Sadly I realized there was nothing I could say to convince my husband to buy my lovely breakable wind chime.
The line moved ahead and took me with it.
I looked back at the wind chime with a deep longing in my eyes until it was no longer in sight
The rest of the evening went by in a distracted daze.
My dreams that night were all about the wind chime and I could even hear it tinkling from time to time.
As the first rays of light came in through the window at my bedside the tinkling only got louder
Irritated I opened my eyes to end the dream but it just wouldn't go away.
Even with my eyes wide open in broad daylight the wind chime was all I could see.
I rubbed my eyes.
There was a grinning face that looked familiar in the same frame now. It belonged to my husband.
I sat up with a jump.
"Good choice"said my husband, jerking his head at the wind chime now hanging at the window in front of me
"Bbb..but its breakable "I stammered
"I'll pack it when we move" he smiled.
"I have to ensure that that my wife's heart doesn't break right?"He added with a wink.
I smiled - but I could feel tears pricking my eyes.
That was my Platinum Day of Love. The day I discovered ultimate everlasting love in my hastily arranged marriage.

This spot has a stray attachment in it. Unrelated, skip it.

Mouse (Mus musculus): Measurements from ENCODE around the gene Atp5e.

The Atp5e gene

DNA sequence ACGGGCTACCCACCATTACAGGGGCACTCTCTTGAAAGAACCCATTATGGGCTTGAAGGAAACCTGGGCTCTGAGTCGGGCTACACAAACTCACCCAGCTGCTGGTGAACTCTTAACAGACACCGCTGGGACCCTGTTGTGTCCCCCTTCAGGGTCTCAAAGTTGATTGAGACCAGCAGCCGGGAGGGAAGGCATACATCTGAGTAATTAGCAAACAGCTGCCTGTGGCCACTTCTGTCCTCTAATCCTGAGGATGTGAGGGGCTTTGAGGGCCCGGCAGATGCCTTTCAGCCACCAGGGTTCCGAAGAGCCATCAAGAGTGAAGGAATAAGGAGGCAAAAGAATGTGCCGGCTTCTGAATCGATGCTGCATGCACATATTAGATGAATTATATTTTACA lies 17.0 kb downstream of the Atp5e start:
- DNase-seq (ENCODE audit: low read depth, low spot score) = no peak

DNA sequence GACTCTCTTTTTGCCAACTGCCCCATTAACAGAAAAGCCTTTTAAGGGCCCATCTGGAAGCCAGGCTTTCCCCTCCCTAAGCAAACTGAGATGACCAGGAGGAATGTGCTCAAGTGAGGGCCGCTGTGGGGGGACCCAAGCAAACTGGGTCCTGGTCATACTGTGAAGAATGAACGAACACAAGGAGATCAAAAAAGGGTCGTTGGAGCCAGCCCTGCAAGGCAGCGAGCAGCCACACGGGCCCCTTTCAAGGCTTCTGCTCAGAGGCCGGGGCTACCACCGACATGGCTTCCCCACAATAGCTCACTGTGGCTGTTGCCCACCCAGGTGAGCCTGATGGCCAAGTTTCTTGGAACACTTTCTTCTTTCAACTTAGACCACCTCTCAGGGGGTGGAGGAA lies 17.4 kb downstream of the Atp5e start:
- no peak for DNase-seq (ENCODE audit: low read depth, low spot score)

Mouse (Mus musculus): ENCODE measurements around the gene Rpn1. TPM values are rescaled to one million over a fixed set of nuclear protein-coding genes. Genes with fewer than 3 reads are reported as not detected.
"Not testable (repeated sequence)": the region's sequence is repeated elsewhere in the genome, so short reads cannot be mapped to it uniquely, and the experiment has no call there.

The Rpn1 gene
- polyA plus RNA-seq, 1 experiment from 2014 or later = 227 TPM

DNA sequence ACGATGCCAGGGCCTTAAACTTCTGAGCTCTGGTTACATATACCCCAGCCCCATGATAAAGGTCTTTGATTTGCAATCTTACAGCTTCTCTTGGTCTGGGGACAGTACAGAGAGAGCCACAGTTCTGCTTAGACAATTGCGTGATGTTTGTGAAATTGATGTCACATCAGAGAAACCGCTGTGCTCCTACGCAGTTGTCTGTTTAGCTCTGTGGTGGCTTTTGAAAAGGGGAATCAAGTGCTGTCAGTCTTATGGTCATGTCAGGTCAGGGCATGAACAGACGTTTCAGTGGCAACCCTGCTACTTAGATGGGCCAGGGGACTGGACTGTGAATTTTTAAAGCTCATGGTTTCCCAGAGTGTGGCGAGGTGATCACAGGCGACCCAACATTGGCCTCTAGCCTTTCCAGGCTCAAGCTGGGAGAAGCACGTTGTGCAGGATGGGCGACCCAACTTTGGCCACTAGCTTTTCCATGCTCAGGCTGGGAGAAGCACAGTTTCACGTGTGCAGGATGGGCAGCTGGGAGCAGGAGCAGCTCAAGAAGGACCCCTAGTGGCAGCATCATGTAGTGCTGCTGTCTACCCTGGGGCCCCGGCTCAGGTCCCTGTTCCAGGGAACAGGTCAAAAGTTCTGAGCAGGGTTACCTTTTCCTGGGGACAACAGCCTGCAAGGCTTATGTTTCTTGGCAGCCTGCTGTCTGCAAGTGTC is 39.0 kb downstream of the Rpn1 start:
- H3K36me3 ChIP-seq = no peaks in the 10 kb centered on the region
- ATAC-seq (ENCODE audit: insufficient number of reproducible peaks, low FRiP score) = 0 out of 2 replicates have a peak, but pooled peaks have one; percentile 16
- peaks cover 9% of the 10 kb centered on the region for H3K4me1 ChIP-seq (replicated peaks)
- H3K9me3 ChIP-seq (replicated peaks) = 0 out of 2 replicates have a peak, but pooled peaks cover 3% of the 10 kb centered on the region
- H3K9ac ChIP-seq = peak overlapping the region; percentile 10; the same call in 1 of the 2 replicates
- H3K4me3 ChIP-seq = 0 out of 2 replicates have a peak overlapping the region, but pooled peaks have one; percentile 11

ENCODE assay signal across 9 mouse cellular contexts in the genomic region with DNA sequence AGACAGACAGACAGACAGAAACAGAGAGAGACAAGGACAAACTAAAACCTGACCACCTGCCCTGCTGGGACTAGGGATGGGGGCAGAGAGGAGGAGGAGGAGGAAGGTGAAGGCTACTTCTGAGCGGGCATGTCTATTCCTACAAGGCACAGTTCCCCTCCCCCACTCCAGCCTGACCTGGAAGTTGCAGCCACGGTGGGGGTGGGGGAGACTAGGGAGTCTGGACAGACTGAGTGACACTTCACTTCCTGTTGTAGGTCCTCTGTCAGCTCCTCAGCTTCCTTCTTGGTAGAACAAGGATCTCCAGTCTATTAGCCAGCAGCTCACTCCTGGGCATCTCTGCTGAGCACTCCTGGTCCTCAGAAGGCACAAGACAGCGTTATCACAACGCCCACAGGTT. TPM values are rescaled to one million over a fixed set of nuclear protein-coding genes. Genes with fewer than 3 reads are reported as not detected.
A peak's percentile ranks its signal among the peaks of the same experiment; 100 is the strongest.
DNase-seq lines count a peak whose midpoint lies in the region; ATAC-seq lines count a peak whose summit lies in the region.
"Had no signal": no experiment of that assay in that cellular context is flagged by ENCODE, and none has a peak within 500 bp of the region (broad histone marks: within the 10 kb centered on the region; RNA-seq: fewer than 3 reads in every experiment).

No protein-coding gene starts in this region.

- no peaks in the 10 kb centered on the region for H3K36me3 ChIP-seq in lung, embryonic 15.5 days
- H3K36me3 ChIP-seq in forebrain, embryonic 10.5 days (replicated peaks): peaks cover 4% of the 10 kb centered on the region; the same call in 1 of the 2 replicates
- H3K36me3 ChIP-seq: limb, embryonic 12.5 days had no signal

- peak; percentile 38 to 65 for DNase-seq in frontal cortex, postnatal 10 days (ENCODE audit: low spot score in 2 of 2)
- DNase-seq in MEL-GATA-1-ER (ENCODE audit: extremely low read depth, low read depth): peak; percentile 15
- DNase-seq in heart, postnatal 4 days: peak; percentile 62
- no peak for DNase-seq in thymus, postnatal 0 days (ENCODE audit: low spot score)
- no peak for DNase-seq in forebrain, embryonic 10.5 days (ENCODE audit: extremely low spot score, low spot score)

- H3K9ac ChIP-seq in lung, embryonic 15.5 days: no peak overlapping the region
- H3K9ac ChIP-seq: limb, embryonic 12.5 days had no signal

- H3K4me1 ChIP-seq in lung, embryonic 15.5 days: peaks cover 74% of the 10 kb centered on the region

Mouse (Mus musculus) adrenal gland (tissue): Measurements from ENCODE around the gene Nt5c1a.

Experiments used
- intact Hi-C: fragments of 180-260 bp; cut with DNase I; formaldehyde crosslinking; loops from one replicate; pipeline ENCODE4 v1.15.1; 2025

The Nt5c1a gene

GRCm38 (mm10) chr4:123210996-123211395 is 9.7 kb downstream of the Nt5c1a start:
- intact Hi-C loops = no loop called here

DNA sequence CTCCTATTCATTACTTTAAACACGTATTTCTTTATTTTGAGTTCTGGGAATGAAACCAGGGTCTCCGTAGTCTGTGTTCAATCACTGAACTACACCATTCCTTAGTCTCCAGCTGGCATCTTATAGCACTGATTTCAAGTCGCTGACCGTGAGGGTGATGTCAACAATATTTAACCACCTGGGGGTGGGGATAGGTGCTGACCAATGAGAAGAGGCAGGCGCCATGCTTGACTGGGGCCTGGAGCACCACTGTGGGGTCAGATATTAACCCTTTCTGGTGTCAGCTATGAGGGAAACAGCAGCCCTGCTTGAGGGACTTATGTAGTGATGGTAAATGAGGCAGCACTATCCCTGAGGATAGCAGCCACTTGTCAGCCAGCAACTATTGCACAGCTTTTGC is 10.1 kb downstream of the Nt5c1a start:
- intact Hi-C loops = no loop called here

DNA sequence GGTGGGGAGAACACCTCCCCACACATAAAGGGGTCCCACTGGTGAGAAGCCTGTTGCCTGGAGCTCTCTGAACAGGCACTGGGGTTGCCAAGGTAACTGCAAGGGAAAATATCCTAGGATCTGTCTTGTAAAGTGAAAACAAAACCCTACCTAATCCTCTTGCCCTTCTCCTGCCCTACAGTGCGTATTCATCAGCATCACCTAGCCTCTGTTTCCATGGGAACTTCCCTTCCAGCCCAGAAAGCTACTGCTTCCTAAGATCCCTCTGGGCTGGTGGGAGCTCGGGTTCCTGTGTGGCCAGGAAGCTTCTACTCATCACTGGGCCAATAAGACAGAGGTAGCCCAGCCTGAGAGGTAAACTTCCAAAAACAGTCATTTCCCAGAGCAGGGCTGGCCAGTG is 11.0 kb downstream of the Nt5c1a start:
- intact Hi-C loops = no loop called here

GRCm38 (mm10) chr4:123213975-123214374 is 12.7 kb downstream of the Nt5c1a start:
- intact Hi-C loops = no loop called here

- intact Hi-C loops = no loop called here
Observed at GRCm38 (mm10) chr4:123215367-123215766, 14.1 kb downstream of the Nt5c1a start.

This incident turned our love that was as breakable as terracotta when we began our journey into "happily ever after" into something as resilient and unbreakable as platinum.
Only a set of matching Platinum bands on both our ring fingers could celebrate that.
Tuesday, 22 October 2013
A sick child is every parent’s night mare.
I am a parent and I know how often a little running nose, a thermometer that has shown a reading above normal or an upset tummy has brought my beautiful world crumbling down.
In the past seven years – ever since I graduated into a Mom – I have learnt, that the one thing I want most in this world is that my daughter should be healthy and happy. Because, when she is sick - even if it is a minor illness that I know will pass in a day or two – my life turns into a chaotic mess.
And this realization has taught me to value Immunity.
Immunity is an almost magical gift that nature has bestowed upon us. While we are healthy we don’t really think about all the cells tissues and substances in our body that are fighting against germs 24x7 to keep us safe from infections and diseases. But when you think about the hundreds of millions of germs surrounding us all the time – waiting to attack, and realize how rarely you actually get sick, it is truly amazing and awe inspiring.
My top priority then is - to boost my child’s immunity, so that she is sick less often and my life is not thrown out of gear frequently.
I now understand that there are several things that I can do to create an environment where my child’s immune system can function at its optimal best.